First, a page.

April 24, 2017
Daniil Simkin in Les Bourgeois Gentilhomme
The first time Kevin McKenzie, artistic director of American Ballet Theatre, saw Daniil Simkin dance was not on stage, but on the computer. Like countless others who had watched videos the young dancer had uploaded to YouTube (garnering a few million hits), McKenzie was impressed.
It was an unusual introduction, but then, much is unusual about the 25-year-old Russian native, who became a principal dancer with the company last December and is heading into his first ABT fall season in that role, starting on October 30. Even the training of the Russian-born dancer defied tradition: Simkin studied with his parents, both ballet dancers, at home, while also taking classes in his free time. “I avoided all the noise and comparisons you find in academies,” he says. After winning gold medals in several international competitions, he joined the Vienna State Opera’s ballet company, and in 2008 signed on with ABT as a soloist.
The transition to ABT wasn’t an easy one. “Here, you rehearse from 12 to 7, working on four to five ballets a day, then you perform eight shows a week,” he says. “The schedule was excruciatingly taxing on the body.” But whatever he has put into training has yielded a dazzling prowess onstage—his soaring jumps leave audiences gasping. Recent bravura performances have led critics to compare him to Baryshnikov and Nuryev.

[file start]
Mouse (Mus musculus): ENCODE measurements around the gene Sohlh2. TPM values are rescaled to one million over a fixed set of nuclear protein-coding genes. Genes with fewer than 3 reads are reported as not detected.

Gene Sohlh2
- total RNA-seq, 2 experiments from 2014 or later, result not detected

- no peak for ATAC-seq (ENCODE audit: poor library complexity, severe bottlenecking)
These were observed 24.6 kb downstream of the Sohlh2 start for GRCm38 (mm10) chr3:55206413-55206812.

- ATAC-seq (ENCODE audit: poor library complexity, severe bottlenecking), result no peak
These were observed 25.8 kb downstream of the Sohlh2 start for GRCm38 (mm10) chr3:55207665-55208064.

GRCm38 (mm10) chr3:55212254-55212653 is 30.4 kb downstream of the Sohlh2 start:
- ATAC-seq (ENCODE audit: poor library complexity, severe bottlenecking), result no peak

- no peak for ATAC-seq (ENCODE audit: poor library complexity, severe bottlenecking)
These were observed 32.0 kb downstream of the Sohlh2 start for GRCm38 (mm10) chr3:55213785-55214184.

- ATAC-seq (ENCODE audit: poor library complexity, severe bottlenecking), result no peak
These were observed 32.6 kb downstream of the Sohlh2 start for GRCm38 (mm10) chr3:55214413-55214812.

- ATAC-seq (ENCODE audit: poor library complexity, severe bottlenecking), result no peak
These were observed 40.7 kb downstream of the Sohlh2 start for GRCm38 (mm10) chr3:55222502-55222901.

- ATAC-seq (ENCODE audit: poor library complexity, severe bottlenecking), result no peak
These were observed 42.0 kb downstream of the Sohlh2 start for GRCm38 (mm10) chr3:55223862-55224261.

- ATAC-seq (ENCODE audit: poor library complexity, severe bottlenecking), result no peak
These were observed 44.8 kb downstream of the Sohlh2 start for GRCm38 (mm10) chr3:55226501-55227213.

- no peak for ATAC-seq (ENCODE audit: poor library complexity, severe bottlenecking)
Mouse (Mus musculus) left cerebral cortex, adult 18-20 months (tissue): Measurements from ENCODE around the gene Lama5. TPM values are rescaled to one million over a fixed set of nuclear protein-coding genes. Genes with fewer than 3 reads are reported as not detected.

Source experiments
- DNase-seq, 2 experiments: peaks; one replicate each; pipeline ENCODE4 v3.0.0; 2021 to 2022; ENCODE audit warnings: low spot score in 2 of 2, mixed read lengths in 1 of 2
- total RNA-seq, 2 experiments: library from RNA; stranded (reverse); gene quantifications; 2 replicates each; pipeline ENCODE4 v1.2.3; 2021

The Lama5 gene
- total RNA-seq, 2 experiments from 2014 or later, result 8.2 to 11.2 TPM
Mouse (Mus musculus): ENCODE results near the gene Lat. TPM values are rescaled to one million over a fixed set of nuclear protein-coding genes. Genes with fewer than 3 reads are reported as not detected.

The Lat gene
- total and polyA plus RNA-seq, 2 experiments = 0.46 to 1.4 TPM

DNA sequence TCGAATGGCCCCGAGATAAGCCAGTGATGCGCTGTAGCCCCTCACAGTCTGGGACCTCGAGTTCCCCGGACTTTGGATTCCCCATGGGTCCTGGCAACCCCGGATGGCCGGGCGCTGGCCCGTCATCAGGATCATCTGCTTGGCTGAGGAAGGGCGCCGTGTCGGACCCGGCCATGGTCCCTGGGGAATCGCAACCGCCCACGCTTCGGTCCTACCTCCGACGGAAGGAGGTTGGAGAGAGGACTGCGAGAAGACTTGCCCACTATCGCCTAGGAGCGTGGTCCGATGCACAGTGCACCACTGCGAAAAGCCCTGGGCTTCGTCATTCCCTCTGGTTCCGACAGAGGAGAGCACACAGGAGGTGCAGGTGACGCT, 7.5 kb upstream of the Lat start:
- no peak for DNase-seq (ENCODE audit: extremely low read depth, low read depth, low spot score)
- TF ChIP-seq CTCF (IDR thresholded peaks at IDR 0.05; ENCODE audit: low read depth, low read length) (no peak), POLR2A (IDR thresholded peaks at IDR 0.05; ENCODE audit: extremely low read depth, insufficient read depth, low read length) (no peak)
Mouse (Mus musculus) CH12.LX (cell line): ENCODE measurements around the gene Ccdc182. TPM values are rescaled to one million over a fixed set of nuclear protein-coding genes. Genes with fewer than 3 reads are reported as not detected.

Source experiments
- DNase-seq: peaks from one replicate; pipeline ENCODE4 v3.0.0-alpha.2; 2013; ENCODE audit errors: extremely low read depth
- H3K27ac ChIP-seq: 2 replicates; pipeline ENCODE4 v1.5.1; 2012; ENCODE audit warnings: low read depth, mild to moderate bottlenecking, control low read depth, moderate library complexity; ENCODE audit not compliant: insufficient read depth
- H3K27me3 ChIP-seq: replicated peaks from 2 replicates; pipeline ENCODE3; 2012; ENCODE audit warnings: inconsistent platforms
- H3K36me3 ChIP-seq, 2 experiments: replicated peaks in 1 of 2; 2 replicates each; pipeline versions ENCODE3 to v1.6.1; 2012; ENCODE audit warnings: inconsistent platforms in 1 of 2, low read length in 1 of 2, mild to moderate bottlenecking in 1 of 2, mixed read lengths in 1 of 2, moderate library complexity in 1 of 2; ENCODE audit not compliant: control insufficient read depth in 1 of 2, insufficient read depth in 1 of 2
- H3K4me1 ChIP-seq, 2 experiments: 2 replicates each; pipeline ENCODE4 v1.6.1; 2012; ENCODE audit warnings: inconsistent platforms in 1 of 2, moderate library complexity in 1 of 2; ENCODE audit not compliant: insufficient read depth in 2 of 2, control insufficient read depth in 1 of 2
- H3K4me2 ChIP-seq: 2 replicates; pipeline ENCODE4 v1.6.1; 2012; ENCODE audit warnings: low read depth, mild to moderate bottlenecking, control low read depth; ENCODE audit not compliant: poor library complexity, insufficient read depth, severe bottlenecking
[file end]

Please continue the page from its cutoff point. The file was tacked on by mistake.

Simkin says he adapted to New York—eight months a year he lives on the Upper West Side; he spends the other months traveling to artist gigs around the world. Wherever he is, he keeps in touch with fans via social media. “I’m a bit of a geek,” he says, adding: “Many people think dance is old fashioned.” Simkin is determined to change that perception, with the help of the Internet. “Social media offers transparency,” he says. “I can show the work behind the stage, and in the studio—it’s mind-bending, what bodies can do. The videos can ignite people’s curiosity.”
Now, he’s looking forward to the roles he’ll tackle in the fall. After dancing in The Tempest, choreographed by Alexei Ratmansky, he’ll take on Theme and Variations by Balanchine, followed by Piano Concerto #1, also choreographed by Ratmansky. In 2012, Alastair Macaulay of The New York Times saluted Simkin for “taking exciting risks.” Says Simkin, “The second you go on stage, you’re taking a risk, especially in ballet. You’re not able to fake it. As a dancer, taking risks is your job.”
PHOTOGRAPHY BY GENE SCHIAVONE